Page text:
With recording careers stretching back to the mid-1950s, the individual members of New Orleans’ Neville Brothers have found varying levels of success. But when united, vocalist Aaron, keyboardist Art, saxophonist Charles and percussionist Cyril made a bold bid for pop stardom in 1989 with the Daniel Lanois-produced Yellow Moon on A&M Records. Lanois, himself a native of The Crescent City, coming hot off the heels of success with Peter Gabriel’s So and U2’s The Joshua Tree, wanted to capture The Big Easy’s mystical history as a backdrop to The Neville’s sound. What resulted was perhaps the finest recording in which any members of the group had ever been involved, whether solo or with the family.
Augmented by Willie Green on drums, Tony Hall on bass and Brian Stoltz on guitar, The Neville Brothers uncorked Yellow Moon with a sigh rather than a pop on the Cyril Neville/Willie Green-penned track “My Blood” and a plea for Jah to look after the children of the African Diaspora now settled in the unsettling Western Hemisphere. The song is hand drum-heavy, as you might expect, as is the rest of the album, with each member of the group credited with additional percussion. As the song slowly reveals itself, it’s as if we’re parting the moss hanging from the trees to see the group perform. Lovely four-part harmonies are interwoven and Charles’ sax injects a quizzical counterpoint to the surging soul.
The best known of the brothers, Aaron takes the lead on the title track, his composition. A creepy faux-reggae, the lyrics are the story of a man begging a supernatural satellite to keep watch over his wayward girlfriend. His fears of unfaithfulness are projected through the questions he asks of the moon. Aaron’s impassioned falsetto, his trademark dances between the lines of sorrow. Meanwhile, Art’s keyboards provide a bright contrast to the gloom and Charles delivers a solo straight from the aisles of a darkened, otherworldly carnival. Cyril later delivered somewhat of a signature tune for the group in the form of “Sister Rosa,” the tale of the legendary civil rights icon Rosa Parks. With the catchy refrain, “Thank you, Sister Rosa/You are the spark/That started our freedom movement/Thank you, Sister Rosa Parks,” it became a focal point of Neville Brothers live shows in the years to follow. And true to form with Cyril’s other creations, it focuses on aspects of ethnicity not highlighted as prominently since the mid-1960s. I could do without the dated ‘80s keyboard sound, but Hall’s bass adds a wonderful growling funk aspect that recalls George Porter, Jr.’s work with Art Neville’s previous outfit, The Meters.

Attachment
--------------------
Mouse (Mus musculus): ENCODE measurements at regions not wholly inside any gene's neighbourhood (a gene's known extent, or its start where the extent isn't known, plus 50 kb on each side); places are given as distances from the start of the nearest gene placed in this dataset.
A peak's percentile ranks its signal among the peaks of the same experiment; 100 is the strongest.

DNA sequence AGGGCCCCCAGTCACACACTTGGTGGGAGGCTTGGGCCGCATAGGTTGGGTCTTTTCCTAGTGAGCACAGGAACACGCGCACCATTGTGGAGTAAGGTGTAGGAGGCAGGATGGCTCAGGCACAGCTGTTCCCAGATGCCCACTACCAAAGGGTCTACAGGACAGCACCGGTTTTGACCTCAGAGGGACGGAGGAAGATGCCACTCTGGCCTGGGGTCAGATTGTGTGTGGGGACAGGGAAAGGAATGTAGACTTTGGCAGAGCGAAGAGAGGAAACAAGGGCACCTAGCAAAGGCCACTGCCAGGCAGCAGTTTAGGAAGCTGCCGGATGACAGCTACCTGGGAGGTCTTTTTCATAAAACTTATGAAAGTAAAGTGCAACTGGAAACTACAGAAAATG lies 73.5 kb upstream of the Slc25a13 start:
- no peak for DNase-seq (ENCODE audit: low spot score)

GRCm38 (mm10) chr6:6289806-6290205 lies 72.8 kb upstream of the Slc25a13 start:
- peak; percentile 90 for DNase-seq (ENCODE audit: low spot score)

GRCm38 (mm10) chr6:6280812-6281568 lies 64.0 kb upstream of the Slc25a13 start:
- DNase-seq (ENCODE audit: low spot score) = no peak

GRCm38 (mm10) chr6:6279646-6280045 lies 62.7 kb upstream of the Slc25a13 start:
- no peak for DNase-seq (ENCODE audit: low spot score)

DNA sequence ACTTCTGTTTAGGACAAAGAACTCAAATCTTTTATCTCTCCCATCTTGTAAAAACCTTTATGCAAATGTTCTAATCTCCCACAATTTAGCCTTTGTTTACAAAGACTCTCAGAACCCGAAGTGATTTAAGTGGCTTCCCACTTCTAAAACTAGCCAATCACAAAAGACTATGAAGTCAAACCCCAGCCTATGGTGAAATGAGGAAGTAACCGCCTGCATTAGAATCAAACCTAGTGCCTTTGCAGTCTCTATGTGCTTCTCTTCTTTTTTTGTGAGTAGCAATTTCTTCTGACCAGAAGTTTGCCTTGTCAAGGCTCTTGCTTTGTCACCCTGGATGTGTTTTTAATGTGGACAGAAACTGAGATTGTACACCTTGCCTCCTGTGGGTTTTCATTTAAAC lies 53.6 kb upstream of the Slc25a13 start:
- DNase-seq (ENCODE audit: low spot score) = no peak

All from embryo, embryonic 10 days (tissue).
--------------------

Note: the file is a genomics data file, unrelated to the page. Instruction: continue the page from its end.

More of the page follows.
“The Ballad Of Hollis Brown,” a Bob Dylan song which sent chills down this writer’s spine when first heard at a tender age, is hauntingly retold by Aaron as spectral slide guitar and Hall’s bass set the mood behind him. There’s no delicate way to reinterpret this tale of a desperate man’s actions towards himself and his family, but Aaron, the master interpreter of other’s songs, demonstrates the necessary build to the tale’s tragic conclusion. One of two Dylan covers handled by Aaron (the other being “With God On Our Side”) on the record, it’s a testament not only to the powers of Aaron Neville as a musician, but also to the widespread influence left by early Dylan material across many American subcultures.
Another standout moment on Yellow Moon comes with the brothers’ version of the A. P. Carter standard, “Will The Circle Be Unbroken.” The brothers trade verses when not supporting each other’s lines as guest Brian Eno cloaks the number in an atmosphere of shimmering synthesizers. Stark and emotional, it also provides some of the glue that helps hold the tracks together as one identifiable statement.
What’s evident on Yellow Moon is that The Neville Brothers really love performing with one another. There’s a bond that comes through kinship which is expanded when the boys become band mates and Daniel Lanois picked it up exquisitely when at work in the studio. And outside of material by Doctor John or The Dirty Dozen Brass Band, New Orleans itself is fettered in sonic form better than heard anywhere else. It’s a magical release that has dimmed little in the passing decades. The brothers still reunite on occasion, but they’d be hard-pressed to recapture the essences snared back during the disintegration of the 1980s.